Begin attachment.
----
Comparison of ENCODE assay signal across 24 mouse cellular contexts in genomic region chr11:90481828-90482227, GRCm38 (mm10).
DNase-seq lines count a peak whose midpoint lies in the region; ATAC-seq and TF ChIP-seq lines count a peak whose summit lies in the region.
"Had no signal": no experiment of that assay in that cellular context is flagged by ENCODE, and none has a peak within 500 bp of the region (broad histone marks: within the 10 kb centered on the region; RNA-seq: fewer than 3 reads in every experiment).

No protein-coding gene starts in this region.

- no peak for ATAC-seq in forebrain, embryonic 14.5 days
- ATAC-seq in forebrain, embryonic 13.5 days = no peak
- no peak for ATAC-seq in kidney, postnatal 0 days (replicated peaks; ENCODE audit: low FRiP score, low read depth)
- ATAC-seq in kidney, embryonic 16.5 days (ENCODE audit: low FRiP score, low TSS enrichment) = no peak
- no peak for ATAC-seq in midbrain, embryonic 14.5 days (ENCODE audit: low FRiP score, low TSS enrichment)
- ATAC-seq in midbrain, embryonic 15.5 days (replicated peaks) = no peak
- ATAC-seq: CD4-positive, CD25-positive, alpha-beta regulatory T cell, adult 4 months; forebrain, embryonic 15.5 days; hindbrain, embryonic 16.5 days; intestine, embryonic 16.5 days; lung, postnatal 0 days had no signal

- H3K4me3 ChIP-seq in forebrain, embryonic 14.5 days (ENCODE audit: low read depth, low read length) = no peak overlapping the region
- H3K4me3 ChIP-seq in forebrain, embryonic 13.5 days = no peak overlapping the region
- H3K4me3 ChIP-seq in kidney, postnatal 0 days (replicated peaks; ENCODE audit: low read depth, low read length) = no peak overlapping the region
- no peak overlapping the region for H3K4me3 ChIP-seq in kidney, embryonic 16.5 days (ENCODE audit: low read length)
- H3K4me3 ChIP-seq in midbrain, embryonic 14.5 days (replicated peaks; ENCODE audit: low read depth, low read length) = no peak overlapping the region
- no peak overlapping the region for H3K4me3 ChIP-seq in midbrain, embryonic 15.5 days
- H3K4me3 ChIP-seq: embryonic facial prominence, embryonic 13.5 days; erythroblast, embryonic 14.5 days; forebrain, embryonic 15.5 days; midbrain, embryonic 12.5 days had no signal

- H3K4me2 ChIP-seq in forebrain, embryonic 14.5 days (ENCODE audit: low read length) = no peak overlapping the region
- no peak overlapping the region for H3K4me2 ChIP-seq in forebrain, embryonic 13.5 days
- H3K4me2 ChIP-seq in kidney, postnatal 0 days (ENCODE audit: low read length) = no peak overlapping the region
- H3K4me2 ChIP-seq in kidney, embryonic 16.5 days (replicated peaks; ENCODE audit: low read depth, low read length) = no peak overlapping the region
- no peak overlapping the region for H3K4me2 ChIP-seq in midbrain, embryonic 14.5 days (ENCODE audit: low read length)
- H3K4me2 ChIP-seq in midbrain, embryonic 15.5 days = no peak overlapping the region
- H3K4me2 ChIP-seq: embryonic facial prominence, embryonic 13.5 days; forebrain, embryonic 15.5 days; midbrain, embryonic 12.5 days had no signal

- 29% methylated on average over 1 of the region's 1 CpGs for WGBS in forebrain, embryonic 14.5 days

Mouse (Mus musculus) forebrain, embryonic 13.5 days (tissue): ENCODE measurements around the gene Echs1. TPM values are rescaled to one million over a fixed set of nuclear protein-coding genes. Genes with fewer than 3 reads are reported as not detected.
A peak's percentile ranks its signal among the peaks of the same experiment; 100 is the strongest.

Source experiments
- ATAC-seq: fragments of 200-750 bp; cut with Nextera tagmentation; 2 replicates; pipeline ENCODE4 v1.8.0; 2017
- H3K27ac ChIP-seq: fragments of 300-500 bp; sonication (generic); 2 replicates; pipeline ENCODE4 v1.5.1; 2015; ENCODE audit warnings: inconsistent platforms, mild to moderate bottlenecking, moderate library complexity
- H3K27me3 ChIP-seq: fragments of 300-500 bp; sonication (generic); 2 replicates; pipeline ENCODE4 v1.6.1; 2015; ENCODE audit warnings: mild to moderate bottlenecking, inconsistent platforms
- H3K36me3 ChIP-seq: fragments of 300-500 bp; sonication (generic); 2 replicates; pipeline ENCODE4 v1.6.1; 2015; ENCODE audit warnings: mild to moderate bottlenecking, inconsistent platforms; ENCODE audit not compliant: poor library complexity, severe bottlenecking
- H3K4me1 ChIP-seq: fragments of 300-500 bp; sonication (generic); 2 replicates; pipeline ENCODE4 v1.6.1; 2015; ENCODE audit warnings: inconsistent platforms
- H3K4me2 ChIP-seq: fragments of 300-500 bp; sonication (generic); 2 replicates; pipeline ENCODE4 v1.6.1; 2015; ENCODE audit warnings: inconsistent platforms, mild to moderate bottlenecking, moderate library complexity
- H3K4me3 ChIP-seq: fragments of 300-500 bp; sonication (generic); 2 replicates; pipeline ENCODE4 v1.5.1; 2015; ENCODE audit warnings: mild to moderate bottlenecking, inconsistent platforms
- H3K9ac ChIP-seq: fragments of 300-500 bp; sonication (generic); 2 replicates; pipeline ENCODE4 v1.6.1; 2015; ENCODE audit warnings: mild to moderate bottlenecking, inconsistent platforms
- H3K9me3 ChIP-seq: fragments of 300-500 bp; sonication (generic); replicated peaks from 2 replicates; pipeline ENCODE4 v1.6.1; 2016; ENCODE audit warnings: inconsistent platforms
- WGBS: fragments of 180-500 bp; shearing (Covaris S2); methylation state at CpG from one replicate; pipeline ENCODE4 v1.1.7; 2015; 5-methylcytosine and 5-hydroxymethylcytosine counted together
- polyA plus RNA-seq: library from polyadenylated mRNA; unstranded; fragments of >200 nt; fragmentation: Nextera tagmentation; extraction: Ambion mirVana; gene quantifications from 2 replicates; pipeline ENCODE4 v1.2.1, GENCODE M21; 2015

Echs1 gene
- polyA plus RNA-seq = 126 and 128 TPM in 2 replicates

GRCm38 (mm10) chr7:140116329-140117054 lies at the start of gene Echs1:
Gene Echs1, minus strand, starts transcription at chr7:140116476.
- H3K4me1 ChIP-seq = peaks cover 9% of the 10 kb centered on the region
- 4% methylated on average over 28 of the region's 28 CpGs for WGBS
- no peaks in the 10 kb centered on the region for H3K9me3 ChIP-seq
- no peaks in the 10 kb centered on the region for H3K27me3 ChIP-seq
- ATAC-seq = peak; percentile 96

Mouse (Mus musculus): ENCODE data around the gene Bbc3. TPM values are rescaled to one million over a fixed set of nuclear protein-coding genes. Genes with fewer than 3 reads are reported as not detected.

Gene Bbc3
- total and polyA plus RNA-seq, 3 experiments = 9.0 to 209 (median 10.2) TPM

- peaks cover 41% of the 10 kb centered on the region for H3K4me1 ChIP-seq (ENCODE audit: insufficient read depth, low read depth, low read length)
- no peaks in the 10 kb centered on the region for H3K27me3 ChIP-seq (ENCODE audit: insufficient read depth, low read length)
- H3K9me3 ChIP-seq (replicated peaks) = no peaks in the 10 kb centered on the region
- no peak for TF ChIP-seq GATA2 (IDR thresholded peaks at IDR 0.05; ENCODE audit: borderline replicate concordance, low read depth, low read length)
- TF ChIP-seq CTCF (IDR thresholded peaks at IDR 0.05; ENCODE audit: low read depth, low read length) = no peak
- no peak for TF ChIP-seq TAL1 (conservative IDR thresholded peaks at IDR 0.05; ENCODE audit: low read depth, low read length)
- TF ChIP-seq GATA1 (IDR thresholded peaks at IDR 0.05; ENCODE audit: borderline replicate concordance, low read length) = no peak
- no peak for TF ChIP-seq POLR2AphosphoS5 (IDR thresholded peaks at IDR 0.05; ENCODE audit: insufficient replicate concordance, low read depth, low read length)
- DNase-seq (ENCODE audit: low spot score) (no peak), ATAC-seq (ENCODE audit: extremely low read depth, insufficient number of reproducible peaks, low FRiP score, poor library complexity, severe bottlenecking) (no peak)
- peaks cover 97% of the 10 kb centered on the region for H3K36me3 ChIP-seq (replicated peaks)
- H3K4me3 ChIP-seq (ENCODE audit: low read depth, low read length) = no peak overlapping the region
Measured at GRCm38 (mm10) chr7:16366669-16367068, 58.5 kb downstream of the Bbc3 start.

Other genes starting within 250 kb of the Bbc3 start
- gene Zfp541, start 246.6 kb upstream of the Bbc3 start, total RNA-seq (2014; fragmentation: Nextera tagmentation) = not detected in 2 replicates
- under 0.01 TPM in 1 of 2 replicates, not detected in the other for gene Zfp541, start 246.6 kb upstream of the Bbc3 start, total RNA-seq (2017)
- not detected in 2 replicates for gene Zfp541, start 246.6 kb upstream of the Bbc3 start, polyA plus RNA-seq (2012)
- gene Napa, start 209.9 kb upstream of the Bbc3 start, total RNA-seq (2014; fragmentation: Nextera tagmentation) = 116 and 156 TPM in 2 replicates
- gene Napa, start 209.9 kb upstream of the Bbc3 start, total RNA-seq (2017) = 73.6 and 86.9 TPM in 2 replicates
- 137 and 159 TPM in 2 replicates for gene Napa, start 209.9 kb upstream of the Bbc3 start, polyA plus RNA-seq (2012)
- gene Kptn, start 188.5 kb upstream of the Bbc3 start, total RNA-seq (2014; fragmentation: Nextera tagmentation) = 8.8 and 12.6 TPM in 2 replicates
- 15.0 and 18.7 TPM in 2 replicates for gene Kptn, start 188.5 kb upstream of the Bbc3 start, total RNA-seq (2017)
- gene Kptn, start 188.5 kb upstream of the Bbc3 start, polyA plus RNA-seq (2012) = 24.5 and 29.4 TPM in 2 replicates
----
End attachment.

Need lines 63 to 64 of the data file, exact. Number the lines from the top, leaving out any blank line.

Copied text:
- H3K4me3 ChIP-seq (ENCODE audit: low read depth, low read length) = no peak overlapping the region
Measured at GRCm38 (mm10) chr7:16366669-16367068, 58.5 kb downstream of the Bbc3 start.